Mozzies and how to keep them outside.... Answered
Down here the winter was too short and not cold enough, meaning insect life is literally exploding in numbers already.
The house I moved in has badly installed flyscreens on the doors and windows, most likely due to the fact that the house is moving up and down in several points...
Anyway, due to the gaps everywhere I found myself with the problem that the mozzies covered my entire front and back door areas.
With an unsupporting landlord not even allowing me to replace the bad flysreens with proper ones at my cost I was left with less invasive options to tackle the problem.
Before you ask: No I am not even allowed to fix holes in the flyscreens covering the windows :(
My next step was to check the local garden center for some natural solutions.
Lemon grass seems to do the trick for the inside, the smell also keeps flies away really good.
But I had to put the pots in the garden as the ongoing smell gives me headaches.
It also did very little to prevent the mozzies from coming inside when I opened any outside door for a few moments.
Only way out was to get rid of the mozzie population having daily meeting around my doors.
At the local hardware store I found several "surface sprays" and they all stated to be very effective against cockroaches, spiders and other crawling insects - too bad I don't have a problem with them LOL
After asking I was informed that those sprays do little to nothing for flying insects, including mozzies and that I would waste my money.
During my next shopping trip I got desperate and grabbed a can of surface spray from Aldi.
Was under 3 bucks, so I had nothing to loose compared to the 40-80 bucks for a canister of "the good stuff" from the hardware store.
At the checkout an old lady asked if I moved into a new house with cockroaches when she saw the spray and I said that I only have a problem with mozzies.
She recommended to eat more bananas ROFL
Back home it was already too sunny at the front door for the mozzies to show up so I waited till the late afternoon and sure enough I found the area covered with them again.
The spray annoyed them badly but I kept spraying all cracks, surfaces and also the gaps at the roof line.
Kept checking for a while but could not see any real effect on the mozzies other than swarming around me and trying to suck my blood.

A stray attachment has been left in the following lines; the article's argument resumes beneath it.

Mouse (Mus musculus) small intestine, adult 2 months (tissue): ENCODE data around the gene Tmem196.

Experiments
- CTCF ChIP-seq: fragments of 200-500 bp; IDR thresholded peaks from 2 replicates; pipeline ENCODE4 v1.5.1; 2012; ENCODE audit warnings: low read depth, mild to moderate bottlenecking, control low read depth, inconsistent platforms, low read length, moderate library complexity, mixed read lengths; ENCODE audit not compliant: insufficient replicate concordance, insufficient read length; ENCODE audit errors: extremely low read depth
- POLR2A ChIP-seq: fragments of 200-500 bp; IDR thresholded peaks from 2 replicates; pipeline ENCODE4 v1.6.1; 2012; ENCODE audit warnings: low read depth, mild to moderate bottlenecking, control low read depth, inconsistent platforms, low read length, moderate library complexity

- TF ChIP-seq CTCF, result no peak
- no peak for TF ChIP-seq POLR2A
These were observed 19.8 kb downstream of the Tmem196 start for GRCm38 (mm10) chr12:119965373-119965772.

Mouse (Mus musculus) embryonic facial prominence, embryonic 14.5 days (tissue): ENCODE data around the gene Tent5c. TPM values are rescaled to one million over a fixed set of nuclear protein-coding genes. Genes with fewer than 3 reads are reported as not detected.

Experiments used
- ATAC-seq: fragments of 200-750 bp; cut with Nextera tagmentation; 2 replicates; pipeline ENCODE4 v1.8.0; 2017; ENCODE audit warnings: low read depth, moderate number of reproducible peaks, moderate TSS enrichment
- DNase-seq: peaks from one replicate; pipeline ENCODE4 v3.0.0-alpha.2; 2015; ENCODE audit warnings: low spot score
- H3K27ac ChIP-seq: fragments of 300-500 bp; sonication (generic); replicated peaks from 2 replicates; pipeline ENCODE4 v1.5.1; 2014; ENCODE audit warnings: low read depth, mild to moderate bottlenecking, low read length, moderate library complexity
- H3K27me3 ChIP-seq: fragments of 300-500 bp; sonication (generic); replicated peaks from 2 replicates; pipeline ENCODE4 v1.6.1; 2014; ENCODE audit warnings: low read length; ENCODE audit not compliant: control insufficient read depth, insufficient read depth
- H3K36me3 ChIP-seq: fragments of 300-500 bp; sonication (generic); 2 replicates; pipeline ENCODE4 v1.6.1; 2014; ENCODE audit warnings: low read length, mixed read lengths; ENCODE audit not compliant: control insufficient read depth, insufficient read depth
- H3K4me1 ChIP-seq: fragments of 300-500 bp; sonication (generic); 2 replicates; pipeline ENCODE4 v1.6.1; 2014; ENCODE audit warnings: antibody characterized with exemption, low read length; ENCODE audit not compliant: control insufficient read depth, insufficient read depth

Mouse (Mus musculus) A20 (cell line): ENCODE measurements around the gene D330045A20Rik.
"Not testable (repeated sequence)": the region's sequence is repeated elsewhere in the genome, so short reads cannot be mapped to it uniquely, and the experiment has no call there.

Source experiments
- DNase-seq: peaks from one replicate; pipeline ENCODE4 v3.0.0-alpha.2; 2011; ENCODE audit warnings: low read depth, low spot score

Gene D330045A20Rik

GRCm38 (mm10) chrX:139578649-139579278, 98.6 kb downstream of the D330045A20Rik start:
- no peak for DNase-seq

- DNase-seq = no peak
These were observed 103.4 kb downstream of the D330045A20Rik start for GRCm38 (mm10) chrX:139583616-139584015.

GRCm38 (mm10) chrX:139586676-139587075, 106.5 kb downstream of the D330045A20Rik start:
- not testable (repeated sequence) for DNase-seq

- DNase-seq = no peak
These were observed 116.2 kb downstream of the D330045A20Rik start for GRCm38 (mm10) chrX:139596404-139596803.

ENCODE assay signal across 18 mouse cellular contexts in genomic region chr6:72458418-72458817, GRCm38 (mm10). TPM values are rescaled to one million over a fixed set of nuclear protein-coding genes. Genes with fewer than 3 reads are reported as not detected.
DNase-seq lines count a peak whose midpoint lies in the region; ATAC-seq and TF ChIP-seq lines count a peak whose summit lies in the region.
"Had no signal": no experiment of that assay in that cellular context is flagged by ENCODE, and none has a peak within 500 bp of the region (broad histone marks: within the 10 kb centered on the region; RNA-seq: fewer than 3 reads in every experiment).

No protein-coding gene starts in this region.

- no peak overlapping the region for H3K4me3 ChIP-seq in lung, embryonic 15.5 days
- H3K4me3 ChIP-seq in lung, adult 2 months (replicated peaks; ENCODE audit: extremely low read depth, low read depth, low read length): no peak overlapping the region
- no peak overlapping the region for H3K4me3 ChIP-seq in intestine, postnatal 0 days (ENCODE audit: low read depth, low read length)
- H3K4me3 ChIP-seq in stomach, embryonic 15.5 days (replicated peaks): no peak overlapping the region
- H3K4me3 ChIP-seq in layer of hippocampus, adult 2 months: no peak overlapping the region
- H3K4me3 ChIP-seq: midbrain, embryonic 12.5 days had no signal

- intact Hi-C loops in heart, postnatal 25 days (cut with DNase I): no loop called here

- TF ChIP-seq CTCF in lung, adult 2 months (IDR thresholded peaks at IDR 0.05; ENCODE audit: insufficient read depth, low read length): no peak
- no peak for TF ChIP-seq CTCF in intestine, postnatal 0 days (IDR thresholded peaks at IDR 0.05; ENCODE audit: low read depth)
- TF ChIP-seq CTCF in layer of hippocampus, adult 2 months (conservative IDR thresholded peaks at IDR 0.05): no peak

Next morning I found the floor at the door covered by a carpet of dead mozzies!
I don't mean a few, I am talking enough to take the brrom to clear them up :)
Now for the past 5 days the body count is going down quite fast while my door stays free of mozzies.
Still have them flying around in "normal" numbers but I can get in and out without a swarm of them following me.
Since the product is plant based and considered to be without any side effects on humans or pets I will see how long it lasts and then just spray again - this three dollar can should last throughout the summer...
You might wonder why I go through all these troubles...
Long story short, I am quite allergic to the bites.
Happened as a kid when during a warm summer night at a friends place I got so many bites that the doc gave up counting.
He reached over 200 just by counting my head and face to the shoulders...
Now I am allergic to the bites, the itch lasts over a week and thebite area swells up to the size of a 50 cent coin with blisters forming after 2 days.
You might not get it hat bad but if you do suffer from the bites I found two remedies that help with the itch and reaction:
a) BBQ igniter (the manual push type without batteries)!
They work like the expensive clickers you get at the pharmacy but last much longer - plus they require more force.
The rounded tip is placed directly onto the bite and when you push the button in to "get shocked" two things happen.
First the pressure forces the soliver that causes the reaction into deeper skin layers where there are less receptors for the itch.
Secondly the high voltage breaks down certain parts of the soliver making it far less effective to cause harm.
Downside is that you might like the shock in certain areas and that you should shock at least 10 to 15 times to get a real benefit from it.
b) Hydrogen Peroxide (3%)
You put a drop of H2O2 directly onto the bite or for difficult areas use a soaked cotton bud.
Rubbing it in with a cotton bud for a minute or two works best IMHO.
You might see your skin turn white or feel a slight burn right where the bite is - that is normal and harmless.
The hydrogen peroxide releases oxygen into the skin - this turns the skin white for short period of time.
But the oxygen also breaks down the soliver and the byproducts of the body reaction to it.
Works great for horse fly bites too.
Downside here is that you should not overdo things and that you should test first how sensitive you are to the reaction.
A good test is to apply it onto a small cut or scratch to clean it.
If you tolerate that then won't even feel it on a mozzie bite.
I hope some of this will help you through the summer ;)